Hey, freshers! This is how you should be dealing with A1 in order to make A2 slightly better than its meant to be. In other words, here are some things I wish I had half the mind to do last year.
- Know the basics.
A Level is a two year programme. You must pick at least three subjects, and at most six. (Hint: four is most manageable. Trust me. I speak from experience.) If you’re studying all sciences, have at least one essay-based subjects so you don’t completely lose coherency by the end of these two years. These range from English literature, to world history, sociology and politics.
- Do! Your! Readings!
Listen. You need to study whether you’ve got three subjects or five (we’re looking at you, Rafay) if you don’t want to be reduced to a puddle of tears (again, Rafay!) when your teacher asks you what Twelfth Night is really about.
Look up your science-y stuff. Read your literature books. Find good references for your sociology papers. Trust me, you need this if you want to be able to slack off on the weekends.
- Pick an activity.
Hey, this one’s fun. After-school music classes. Debate camp. Drama club. Sports! The possibilities are endless — but, unfortunately, your time isn’t. Pick one thing you really, truly love. Something that enriches you. And hey, don’t just do it to have something to show in your Common App activity list (although that’s super important too) — do it to learn. Make something amazing out of it.
- Find friends…
Or let them find you. The best thing about this college is one of the many things that makes it stand out: the students. When we call it a mixed batch, it’s because we have one of everything: Musicians, debaters, aesthetic artists, loud activists, fangirls and boys, K-pop stans — we offer true diversity of opinion. And we love it. You’re sure to find a good friend (or two, or ten!) that’ll stick by you not only till you come and collect your A Level results, but quite literally till the end of forever.
- Pick subjects you love.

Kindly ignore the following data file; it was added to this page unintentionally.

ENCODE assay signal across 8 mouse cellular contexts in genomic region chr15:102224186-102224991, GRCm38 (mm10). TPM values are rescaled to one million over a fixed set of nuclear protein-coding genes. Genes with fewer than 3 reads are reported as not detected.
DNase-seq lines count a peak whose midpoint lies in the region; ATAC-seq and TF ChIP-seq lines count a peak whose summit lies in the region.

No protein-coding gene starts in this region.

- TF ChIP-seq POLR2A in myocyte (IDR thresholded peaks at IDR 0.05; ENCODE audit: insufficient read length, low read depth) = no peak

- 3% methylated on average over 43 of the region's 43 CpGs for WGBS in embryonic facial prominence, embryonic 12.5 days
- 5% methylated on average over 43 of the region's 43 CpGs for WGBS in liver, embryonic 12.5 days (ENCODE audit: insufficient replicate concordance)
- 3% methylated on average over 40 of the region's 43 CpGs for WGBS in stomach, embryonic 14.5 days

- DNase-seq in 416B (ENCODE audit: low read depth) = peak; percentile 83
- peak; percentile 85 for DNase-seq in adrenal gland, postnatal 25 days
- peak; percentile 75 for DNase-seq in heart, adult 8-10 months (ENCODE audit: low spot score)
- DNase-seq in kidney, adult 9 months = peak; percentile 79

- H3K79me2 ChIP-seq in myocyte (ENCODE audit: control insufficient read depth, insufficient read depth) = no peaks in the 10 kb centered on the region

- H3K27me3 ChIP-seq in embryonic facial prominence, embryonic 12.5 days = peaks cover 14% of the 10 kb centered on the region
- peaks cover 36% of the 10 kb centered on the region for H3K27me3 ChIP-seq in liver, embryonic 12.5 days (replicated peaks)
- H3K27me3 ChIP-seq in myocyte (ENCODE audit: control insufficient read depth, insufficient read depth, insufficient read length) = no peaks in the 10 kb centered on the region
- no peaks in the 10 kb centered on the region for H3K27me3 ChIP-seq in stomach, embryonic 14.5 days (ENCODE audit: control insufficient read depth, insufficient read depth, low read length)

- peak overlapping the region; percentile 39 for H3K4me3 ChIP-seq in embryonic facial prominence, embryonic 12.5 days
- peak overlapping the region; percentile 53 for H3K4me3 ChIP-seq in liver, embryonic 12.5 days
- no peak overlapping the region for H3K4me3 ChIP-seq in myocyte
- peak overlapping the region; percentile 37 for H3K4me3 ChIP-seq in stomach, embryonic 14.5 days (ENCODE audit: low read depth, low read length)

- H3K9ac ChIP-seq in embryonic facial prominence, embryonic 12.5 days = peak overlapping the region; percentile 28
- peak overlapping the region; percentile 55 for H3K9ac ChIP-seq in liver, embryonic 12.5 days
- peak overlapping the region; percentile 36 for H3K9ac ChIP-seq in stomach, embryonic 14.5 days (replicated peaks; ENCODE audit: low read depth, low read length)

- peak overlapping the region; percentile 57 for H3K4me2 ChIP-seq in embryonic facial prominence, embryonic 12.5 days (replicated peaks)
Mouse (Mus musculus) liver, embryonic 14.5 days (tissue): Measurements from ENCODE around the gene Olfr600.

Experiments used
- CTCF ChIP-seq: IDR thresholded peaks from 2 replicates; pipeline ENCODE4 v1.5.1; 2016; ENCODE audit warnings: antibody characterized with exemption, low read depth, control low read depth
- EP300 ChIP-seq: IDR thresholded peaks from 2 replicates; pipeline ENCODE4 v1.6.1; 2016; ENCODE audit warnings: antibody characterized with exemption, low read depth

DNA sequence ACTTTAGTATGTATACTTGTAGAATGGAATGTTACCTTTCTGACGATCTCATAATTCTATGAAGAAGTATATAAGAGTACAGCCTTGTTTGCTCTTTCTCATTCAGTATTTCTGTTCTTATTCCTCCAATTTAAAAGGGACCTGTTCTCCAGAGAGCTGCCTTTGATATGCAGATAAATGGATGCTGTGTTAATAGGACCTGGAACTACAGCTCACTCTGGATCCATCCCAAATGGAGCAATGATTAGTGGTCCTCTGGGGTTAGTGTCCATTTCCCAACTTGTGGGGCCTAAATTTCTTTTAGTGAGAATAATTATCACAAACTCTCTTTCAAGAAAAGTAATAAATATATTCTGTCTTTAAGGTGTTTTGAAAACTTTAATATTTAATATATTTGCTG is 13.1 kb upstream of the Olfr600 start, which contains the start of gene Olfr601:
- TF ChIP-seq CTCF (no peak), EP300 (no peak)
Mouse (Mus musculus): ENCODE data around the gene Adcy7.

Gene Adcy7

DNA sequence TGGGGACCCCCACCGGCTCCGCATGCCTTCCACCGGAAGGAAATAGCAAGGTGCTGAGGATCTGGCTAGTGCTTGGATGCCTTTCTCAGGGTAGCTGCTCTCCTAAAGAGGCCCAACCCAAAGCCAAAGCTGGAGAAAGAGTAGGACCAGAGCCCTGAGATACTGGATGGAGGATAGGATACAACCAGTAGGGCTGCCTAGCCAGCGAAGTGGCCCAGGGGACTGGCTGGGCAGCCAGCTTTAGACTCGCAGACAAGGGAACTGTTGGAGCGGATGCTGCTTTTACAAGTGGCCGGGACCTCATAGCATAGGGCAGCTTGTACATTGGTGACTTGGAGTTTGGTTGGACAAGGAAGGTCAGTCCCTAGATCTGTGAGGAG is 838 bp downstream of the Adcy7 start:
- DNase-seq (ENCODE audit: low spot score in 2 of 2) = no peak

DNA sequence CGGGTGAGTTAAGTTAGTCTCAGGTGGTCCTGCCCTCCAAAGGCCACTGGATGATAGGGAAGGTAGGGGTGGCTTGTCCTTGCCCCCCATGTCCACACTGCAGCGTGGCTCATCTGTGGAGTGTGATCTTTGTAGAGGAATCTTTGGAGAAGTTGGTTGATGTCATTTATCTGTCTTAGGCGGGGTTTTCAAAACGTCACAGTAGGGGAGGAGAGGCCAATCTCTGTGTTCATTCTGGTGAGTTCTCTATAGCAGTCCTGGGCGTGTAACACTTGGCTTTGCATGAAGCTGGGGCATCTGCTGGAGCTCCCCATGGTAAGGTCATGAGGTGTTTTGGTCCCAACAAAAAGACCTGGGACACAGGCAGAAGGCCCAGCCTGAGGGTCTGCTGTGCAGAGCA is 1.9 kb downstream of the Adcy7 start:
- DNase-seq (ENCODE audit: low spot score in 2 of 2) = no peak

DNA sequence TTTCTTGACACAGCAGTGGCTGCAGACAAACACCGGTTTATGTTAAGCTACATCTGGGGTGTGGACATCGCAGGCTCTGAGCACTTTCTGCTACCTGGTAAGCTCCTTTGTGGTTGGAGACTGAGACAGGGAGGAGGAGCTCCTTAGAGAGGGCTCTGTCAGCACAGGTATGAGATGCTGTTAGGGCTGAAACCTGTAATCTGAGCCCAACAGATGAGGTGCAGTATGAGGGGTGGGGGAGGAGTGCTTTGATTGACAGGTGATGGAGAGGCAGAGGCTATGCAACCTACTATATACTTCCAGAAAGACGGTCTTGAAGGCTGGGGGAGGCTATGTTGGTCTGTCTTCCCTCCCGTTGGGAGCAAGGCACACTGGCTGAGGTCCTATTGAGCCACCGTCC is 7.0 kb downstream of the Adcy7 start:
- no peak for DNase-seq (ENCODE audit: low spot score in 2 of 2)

Listen, we all know family pressure is (always!) intense. But even if your keepers want you to study pure sciences and math, take a step back and review your decision. Do you love what you’re studying? Will you be able to do well? If the answer to either one of these is no — rethink. Use orientation week wisely. I know you’re probably only seventeen, but this is your life we’re talking about. Really think it through. No pressure.
- Make lists!
As daunting the thought is, you’ll be applying to universities next year, and trust me when I say there’s not a lot of time left. You need to be ready for whatever may come. So do your research: pick universities you’d like to apply to, check if your desired courses have requirements, and make sure you’re meeting them. List down all your co-curiccular activities as you do them so you’re not totally blank when you sit down to work on your college applications (haha, me).
- Take the SAT.
Listen. Very. Carefully. This is super important. Take the SAT in A1. Honestly. Cannot be stressed enough. You’ll be way too busy in A2, and you need to take the SAT to apply to the US — and to LUMS. This way you’ll have more time for a retake if you don’t get your desired score.
- Take care of yourself!
This is a no-brainer, but the reason it’s on this listicle is because. So. Many. Students. Forget. To do this. Make sure you’re hydrated. Use sunscreen! Get at least six hours of sleep. You need it. Don’t neglect your mental health either: visit the college counsellor whenever you need to, confidentiality ensured. And don’t forget to eat your greens!
And most importantly:
- Be. Very. Careful. In. The playground. Trust me. All kinds of balls will come flying at you: the foot kind and the basket kind and the table kind. They will fly at you and likely hit you in the face. To avoid concussions and to ensure your brand new iPhone X can still recognise your face, stay very, very vigilant.
by Vaneeza Jawad
Editor in Chief